Earlier today, I served as the “young woman’s voice” in a panel of local experts at a Girl Scouts speaking event. One question for the panel was something to the effect of, "Should parents read their daughter’s texts or monitor her online activity for bad language and inappropriate content?"
I was surprised when the first panelist answered the question as if it were about cyberbullying. The adult audience nodded sagely as she spoke about the importance of protecting children online.
I reached for the microphone next. I said, “As far as reading your child’s texts or logging into their social media profiles, I would say 99.9% of the time, do not do that.”
Looks of total shock answered me. I actually saw heads jerk back in surprise. Even some of my fellow panelists blinked.
Everyone stared as I explained that going behind a child’s back in such a way severs the bond of trust with the parent. When I said, “This is the most effective way to ensure that your child never tells you anything,” it was like I’d delivered a revelation.
It’s easy to talk about the disconnect between the old and the young, but I don’t think I’d ever been so slapped in the face by the reality of it. It was clear that for most of the parents I spoke to, the idea of such actions as a violation had never occurred to them at all.
It alarms me how quickly adults forget that children are people.
Apparently people are rediscovering this post somehow and I think that’s pretty cool! Having experienced similar violations of trust in my youth, this is an important issue to me, so I want to add my personal story:
Around age 13, I tried to express to my mother that I thought I might have clinical depression, and she snapped at me “not to joke about things like that.” I stopped telling my mother when I felt depressed.
Around age 15, I caught my mother reading my diary. She confessed that any time she saw me write in my diary, she would sneak into my room and read it, because I only wrote when I was upset. I stopped keeping a diary.
Around age 18, I had an emotional breakdown while on vacation because I didn’t want to go to college. I ended up seeing a therapist for - surprise surprise - depression.
Around age 21, I spoke on this panel with my mother in the audience, and afterwards I mentioned the diary incident to her with respect to this particular Q&A. Her eyes welled up, and she said, “You know I read those because I was worried you were depressed and going to hurt yourself, right?”
TL;DR: When you invade your child’s privacy, you communicate three things:
- You do not respect their rights as an individual.
- You do not trust them to navigate problems or seek help on their own.
- You probably haven’t been listening to them.
Information about almost every issue that you think you have to snoop for can probably be obtained by communicating with and listening to your child.
FUCKING PREACH IT
Audrey says “fuck your gender roles”
This movie is super underrated.
Audrey is so underrated. How can you not love her?
I have a love-hate relationship with this movie.
On one hand it’s got awesome PoC characters who defy racial and gender stereotypes. It also discusses colonialism and how people tend to destroy indigenous cultures to obtain land and resources (which is why the crew ultimately decided a to pretend they never found Atlantis because they don’t want anyone else to try and destroy the culture).
But on the other hand, the whole plot is that Atlantis needs a white, cishet man to save it from extinction and for some reason he understand their culture and language better than they do.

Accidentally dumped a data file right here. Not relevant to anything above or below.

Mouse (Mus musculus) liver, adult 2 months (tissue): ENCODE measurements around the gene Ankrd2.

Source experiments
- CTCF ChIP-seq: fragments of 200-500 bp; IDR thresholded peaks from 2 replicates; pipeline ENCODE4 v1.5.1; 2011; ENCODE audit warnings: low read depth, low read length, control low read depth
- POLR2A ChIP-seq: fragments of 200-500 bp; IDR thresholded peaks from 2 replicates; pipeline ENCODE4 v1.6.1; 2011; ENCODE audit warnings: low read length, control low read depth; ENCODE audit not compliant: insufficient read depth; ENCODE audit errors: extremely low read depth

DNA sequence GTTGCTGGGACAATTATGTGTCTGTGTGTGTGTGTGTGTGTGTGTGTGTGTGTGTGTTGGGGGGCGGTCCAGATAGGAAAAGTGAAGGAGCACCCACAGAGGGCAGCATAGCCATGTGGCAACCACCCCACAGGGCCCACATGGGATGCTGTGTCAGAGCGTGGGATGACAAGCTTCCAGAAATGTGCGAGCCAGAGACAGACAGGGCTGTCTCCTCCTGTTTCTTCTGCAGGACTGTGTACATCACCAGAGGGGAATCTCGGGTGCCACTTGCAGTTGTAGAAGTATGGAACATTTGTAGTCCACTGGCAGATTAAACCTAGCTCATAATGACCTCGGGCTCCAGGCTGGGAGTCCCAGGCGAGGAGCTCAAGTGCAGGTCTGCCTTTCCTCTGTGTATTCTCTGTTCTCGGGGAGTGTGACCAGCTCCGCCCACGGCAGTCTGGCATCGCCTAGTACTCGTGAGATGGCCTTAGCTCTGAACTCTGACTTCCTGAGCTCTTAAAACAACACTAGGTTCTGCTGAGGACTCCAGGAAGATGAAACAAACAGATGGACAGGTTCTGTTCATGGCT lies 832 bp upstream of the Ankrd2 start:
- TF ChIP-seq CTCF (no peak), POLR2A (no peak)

hEY FUCK YOU OKAY
MILO WAS THE ANTITHESIS OF WHITE SAVIOR
HE WAS A NERDY USELESS LITTLE SHIT WHO WAS COWARDLY UNTIL OTHERS FORCED HIM TO ACT
HIS ONLY STRENGTHS WERE HIS MIND AND HIS ETHICS
HE WAS THE PERFECT DUDE FOR THE JOB AND THE REASON HE KNEW BETTER WAS BECAUSE HE RIGOROUSLY STUDIED TEXTS THAT HAD BEEN LOST OR DESTROYED IN ATLANTIS BECAUSE KIDA’S FATHER INTENTIONALLY LET HIS KINGDOM LAPSE INTO DECAY AND OBSCURITY
DO NOT PULL THAT WHITE SAVIOUR BULLSHIT BECAUSE MILO WAS A DAMN GOOD DUDE
my tagged/me is about 50% actual pictures of me and 50% pictures of cats
Tim Torkildson, a former employee at the Nomen Global Language Center based in Utah, says he was removed from his role as head of social media because of the mistake.
His boss claimed his article, which explained homophones means words that sound the same but have different meanings (such as their and there), could give off the impression the school promoted homosexuality.
While they both come from the Greek word ‘homo’ – which means ‘same’ – they mean, like ‘homo sapien’ or ‘homophobia’, very different things.
Speaking to the Salt Lake City Tribune, Torkildson said after the post went public he was called into the office of the company’s owner Clarke Woodger.
Woodger then told him he was fired.
Torkildson posted the conversation between the two on Facebook, with Woodger saying the social media writer ‘could not be trusted’.
The explanation to homophones has now been removed from the language school’s website.
Torkildson said he thought the post was relatively straightforward, and something those in the early stages of learning English would find useful.
alphabet soup more like times new ramen am i right
i remember before s3, i had just kind of resigned myself, as you have to, that i was watching the show for a different reason than the show intended and that i should just enjoy the love story from the subtext i was given and i was mad but i was powerless to it and now there’s this chance that this isn’t the case at all and the show itself is on my side and that’s just
the most exciting, overwhelming thing
April fools prank: replace all of the sugar in your house with cocaine
(sits in starbucks for two hours) “ok let’s go outside to take a selfie”